Design Patterns are solutions to common software design problems that occur over and over in software development.
An adapter helps to join two incompatible interfaces to work together. So, if you have an interface with implementing classes. If you were asked later to add additional sub class(es), but they have incompatible Interface, then, adapter pattern could be useful. There are two structures:
The Adapter has a reference to the incompatible object.
The Adapter has a reference to the incompatible interface.
The decorator pattern extends the functionality of an object dynamically.
Decouples an abstraction from its implementation so that the two can vary independently. As an example, If you have a class called Rectangle. This class could have two different implementations, Red Rectangle and Blue one. Instead of Inheriting from Rectangle class, one for blue rectangle and another for red, We could instead pull out these implementations and use Composition over Inheritance.
It's used to create a tree structure of group of objects. So, an Object can be collection of other objects, where objects share a common interface that defines the common operations.
An object can have a collection of objects called Composite Or Node, while objects that can't have other objects(at the lowest level) called Leaf. Composite object can have leafs or other composites.
Strategy is used when you want to extend the behavior of an Object, where this behavior could vary during the run time. If multiple objects need to use the same behavior(algorithm), we get the benefit of code reuse too.
Dependency is used when you want to separate the dependencies of an Object, and pass them to dependent object during run time. The dependent object does not need to know how to construct the dependencies nor which actual dependencies it is using.
This pattern is used to get a way to access the elements of a collection object in sequential manner without exposing its underlying representation. In this snippet, I am using Java's built-in Iterable & Iterator classes.
Observer pattern is used such that if an object is changed, its dependents objects get notified of that change, Thus, there is 1:M Relationship. As an example, having a Publisher that publish news to the Subscribers, Whenever any new updates or data added, the Subscribers get notified. In this snippet, I am using Java's Observer and Observable classes.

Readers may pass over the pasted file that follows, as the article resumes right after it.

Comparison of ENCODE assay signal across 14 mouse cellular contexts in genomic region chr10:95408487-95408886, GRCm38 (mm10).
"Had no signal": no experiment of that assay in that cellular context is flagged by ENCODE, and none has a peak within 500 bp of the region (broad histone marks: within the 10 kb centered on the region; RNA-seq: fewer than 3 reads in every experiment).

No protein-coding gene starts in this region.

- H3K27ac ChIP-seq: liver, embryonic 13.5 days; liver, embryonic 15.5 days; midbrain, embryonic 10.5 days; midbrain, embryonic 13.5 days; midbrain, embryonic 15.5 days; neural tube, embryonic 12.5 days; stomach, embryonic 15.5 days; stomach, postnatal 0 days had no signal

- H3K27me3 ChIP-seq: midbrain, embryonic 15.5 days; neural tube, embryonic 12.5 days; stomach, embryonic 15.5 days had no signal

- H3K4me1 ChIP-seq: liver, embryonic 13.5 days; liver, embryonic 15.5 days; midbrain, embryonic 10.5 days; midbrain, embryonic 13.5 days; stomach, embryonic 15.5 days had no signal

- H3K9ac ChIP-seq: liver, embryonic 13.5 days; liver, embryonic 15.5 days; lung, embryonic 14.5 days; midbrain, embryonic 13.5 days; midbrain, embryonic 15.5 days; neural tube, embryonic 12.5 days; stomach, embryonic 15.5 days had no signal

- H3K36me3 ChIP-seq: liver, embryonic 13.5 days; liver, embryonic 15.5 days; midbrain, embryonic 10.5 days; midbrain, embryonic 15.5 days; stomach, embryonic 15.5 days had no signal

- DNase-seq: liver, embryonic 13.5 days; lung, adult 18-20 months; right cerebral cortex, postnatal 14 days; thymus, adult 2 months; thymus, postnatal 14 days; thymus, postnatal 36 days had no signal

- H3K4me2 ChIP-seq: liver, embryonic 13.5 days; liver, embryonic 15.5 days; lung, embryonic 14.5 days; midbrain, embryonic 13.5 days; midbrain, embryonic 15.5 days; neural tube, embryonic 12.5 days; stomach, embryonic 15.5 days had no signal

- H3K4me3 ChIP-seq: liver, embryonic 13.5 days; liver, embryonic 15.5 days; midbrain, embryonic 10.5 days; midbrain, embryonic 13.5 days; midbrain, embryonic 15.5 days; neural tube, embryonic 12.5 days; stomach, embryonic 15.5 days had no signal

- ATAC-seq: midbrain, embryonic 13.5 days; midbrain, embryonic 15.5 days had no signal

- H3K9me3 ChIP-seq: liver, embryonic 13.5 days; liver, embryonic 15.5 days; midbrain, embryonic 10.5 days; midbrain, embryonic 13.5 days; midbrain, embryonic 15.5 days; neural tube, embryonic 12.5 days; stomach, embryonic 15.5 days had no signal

A class behavior may change based on set of states either made by user, or internally by the system. In this pattern, We encapsulate each state. The user doesn't need to know about each state, the user only performs some actions which in turn may change the state of the object.
This pattern defines a way for creating object(s) during run time.
Factory Method is a method used to create object(s) of a certain type(interface) during run time.
Factory Method is an object used to create a set of related objects during run time.
The Singleton Pattern is a pattern that ensures that there is only ever one single instance of a class, And it provides a global way to get to that instance.
This is the basic implementation
If you are concerned about synchronization, eager intantiation could be useful as long as you know you'll always need to instantiate the object, and the object doesn't take a lot of time to load.
Another solution for synchronization using
synchronized method. But, you will pay for it's pitfall; Synchronized code takes a lot longer to run.
The Portotype Pattern used when you want to hide the complexity of creating new instance same as in Factory Pattern, and Creating an object is an expensive operation. Thus, copy an existing object is much efficient. It uses Java's Cloneable Interface for cloning objects.
Using abstract class
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